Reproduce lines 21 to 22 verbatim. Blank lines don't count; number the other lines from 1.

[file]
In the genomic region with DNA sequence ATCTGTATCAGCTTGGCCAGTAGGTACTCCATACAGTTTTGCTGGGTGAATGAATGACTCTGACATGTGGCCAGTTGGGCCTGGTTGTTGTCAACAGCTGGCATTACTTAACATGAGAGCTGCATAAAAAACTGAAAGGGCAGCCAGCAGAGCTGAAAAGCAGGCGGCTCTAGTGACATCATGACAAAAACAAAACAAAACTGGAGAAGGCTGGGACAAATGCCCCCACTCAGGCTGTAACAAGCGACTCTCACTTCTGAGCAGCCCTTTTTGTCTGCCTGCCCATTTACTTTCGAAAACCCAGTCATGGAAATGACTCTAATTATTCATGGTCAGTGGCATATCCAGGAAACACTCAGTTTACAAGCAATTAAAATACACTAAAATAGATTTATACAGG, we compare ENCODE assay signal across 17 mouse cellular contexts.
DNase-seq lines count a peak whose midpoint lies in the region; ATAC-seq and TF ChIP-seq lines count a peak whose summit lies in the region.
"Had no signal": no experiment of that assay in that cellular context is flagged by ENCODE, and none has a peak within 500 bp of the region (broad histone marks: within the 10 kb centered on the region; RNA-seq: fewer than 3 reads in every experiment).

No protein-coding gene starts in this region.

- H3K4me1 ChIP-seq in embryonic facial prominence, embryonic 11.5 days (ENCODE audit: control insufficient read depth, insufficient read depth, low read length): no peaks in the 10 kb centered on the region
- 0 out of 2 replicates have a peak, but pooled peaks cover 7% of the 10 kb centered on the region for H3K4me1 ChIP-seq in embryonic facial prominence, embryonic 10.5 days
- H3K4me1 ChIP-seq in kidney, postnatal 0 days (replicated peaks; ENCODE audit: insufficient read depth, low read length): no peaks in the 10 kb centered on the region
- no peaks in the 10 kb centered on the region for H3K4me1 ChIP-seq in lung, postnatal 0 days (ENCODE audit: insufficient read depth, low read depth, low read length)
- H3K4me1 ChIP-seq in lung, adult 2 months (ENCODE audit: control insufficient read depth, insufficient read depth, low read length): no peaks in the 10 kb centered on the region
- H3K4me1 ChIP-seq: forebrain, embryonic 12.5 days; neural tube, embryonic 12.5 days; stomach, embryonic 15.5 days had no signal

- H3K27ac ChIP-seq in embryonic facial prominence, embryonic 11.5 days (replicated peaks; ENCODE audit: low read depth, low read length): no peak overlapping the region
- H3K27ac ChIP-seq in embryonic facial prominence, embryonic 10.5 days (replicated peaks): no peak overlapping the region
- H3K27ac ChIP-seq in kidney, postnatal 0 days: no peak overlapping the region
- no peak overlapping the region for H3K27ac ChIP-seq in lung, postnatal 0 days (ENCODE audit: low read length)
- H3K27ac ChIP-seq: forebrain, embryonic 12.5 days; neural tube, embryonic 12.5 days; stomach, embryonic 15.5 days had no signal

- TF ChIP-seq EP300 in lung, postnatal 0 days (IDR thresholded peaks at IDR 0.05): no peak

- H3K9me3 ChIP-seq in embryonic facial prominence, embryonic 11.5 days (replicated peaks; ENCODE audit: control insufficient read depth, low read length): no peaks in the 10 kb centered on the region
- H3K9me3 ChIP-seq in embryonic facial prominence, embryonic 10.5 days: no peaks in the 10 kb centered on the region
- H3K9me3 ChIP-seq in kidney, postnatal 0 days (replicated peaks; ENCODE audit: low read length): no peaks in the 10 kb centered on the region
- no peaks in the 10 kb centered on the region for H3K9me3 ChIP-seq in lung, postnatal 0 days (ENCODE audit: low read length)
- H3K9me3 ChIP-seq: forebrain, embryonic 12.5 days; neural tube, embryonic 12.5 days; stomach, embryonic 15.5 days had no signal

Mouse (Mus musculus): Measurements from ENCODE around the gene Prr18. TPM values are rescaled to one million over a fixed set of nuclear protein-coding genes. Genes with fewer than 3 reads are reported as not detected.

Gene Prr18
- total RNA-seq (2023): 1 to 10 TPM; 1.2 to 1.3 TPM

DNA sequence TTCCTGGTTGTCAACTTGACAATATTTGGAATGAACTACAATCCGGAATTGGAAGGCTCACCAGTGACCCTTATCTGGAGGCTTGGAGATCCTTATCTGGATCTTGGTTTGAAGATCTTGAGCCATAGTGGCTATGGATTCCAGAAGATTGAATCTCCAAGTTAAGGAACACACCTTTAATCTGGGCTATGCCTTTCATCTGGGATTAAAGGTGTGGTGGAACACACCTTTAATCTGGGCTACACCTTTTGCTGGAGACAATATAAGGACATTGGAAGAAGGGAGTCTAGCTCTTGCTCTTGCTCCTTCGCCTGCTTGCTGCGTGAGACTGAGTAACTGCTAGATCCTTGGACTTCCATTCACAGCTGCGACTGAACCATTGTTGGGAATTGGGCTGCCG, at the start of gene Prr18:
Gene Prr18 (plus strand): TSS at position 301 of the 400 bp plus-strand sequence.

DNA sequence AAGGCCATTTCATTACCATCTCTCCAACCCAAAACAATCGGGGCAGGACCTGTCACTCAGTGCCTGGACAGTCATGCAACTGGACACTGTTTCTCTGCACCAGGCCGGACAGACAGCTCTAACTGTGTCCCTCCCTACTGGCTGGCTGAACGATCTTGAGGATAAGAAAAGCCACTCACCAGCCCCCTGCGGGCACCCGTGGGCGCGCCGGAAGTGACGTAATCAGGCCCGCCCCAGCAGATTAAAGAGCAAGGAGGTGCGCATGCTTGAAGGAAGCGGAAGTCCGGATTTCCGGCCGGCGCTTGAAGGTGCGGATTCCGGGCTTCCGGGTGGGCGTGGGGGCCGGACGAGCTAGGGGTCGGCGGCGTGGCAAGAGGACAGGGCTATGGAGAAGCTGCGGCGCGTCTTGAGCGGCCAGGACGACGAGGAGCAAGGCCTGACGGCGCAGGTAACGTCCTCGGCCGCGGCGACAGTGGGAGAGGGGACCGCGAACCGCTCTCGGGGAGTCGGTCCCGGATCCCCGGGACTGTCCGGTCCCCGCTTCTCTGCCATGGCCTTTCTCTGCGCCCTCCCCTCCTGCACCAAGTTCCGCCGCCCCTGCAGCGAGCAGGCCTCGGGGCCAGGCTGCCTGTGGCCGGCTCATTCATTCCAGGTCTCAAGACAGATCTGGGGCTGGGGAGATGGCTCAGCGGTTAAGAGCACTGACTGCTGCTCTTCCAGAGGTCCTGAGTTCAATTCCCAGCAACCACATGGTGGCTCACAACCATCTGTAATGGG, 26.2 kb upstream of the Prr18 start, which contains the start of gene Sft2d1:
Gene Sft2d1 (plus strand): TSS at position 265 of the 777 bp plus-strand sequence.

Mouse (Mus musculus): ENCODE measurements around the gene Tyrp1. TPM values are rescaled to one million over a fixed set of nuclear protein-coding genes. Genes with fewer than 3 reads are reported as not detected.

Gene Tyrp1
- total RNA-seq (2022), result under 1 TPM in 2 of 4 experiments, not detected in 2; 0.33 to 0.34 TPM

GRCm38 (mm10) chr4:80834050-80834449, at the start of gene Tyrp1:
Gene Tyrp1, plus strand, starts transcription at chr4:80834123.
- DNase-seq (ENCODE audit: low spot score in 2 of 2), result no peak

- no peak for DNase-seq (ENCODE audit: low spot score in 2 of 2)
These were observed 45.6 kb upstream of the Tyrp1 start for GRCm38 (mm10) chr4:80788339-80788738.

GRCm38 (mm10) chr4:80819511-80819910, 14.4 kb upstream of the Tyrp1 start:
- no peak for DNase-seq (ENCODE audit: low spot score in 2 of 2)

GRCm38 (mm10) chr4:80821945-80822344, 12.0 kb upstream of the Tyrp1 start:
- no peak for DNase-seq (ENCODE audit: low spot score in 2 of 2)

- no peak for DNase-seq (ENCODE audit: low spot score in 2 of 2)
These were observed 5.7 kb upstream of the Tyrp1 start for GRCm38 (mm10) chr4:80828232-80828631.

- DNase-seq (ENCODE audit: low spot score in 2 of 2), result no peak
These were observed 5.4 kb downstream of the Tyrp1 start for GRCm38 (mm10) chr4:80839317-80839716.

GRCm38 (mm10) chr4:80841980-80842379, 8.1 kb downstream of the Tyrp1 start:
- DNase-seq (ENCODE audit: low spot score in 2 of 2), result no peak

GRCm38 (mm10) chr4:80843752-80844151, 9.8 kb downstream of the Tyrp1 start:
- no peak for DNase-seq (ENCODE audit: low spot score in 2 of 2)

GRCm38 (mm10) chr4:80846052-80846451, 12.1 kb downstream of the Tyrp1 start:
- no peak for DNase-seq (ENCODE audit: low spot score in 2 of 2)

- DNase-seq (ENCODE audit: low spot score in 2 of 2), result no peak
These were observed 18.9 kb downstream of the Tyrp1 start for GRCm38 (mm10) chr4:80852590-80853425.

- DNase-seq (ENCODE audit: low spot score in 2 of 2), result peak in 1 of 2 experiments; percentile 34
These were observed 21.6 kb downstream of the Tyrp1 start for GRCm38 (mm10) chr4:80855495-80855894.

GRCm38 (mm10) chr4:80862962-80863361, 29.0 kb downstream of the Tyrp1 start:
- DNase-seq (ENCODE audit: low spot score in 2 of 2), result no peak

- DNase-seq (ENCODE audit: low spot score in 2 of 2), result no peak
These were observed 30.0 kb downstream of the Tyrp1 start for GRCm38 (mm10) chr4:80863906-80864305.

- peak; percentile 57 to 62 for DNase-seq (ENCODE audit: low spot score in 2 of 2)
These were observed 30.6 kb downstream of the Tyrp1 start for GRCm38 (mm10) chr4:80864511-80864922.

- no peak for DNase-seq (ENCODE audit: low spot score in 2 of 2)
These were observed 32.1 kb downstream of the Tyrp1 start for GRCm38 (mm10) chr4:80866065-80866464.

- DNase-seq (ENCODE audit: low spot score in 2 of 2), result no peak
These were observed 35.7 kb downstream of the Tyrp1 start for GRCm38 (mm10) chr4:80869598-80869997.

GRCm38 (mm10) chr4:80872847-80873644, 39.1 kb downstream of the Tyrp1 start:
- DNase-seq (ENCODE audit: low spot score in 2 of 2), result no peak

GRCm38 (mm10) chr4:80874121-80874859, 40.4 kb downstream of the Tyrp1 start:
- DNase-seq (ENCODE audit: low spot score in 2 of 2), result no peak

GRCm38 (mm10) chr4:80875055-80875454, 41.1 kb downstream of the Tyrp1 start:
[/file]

- H3K9me3 ChIP-seq: forebrain, embryonic 12.5 days; neural tube, embryonic 12.5 days; stomach, embryonic 15.5 days had no signal

Mouse (Mus musculus): Measurements from ENCODE around the gene Prr18. TPM values are rescaled to one million over a fixed set of nuclear protein-coding genes. Genes with fewer than 3 reads are reported as not detected.